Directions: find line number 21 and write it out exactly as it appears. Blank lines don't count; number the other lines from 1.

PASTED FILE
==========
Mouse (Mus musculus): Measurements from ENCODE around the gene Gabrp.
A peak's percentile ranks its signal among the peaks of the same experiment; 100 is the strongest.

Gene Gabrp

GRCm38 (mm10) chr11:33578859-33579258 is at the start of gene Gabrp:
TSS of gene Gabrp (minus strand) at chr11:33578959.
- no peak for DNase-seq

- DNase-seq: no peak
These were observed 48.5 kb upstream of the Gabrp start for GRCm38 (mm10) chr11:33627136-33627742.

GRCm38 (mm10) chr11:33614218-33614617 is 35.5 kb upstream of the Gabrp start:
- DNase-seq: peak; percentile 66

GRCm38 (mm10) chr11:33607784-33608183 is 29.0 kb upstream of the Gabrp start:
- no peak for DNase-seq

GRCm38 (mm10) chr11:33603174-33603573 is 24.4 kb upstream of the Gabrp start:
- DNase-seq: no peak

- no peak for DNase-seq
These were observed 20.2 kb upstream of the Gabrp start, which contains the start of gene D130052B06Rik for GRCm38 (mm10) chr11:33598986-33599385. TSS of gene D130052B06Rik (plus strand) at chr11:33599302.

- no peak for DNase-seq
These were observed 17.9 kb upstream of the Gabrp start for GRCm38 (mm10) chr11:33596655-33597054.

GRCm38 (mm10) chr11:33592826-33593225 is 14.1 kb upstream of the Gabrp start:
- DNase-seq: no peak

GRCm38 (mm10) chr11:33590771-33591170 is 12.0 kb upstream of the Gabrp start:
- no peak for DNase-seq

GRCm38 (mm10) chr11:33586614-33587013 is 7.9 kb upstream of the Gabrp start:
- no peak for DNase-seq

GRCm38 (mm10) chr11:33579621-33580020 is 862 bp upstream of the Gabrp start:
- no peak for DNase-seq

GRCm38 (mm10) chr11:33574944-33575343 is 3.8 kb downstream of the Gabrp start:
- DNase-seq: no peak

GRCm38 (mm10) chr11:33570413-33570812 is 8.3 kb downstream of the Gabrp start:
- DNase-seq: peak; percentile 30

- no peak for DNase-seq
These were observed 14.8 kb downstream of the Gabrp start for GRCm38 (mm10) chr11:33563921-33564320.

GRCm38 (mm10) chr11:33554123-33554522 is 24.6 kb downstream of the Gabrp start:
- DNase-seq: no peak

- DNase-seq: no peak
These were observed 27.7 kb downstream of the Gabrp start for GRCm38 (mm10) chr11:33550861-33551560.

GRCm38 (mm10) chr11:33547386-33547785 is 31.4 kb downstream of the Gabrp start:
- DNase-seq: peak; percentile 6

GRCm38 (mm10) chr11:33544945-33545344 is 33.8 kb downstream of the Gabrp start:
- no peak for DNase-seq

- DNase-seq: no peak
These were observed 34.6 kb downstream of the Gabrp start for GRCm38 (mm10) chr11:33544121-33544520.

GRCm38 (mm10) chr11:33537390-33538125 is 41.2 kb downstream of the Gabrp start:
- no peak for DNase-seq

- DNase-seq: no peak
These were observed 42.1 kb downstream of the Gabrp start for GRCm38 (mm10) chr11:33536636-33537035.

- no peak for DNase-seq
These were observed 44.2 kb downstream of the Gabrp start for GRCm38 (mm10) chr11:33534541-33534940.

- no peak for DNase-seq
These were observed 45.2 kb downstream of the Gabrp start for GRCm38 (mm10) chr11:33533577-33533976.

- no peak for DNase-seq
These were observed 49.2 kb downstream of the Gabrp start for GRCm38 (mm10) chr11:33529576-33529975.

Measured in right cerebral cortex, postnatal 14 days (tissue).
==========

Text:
GRCm38 (mm10) chr11:33590771-33591170 is 12.0 kb upstream of the Gabrp start: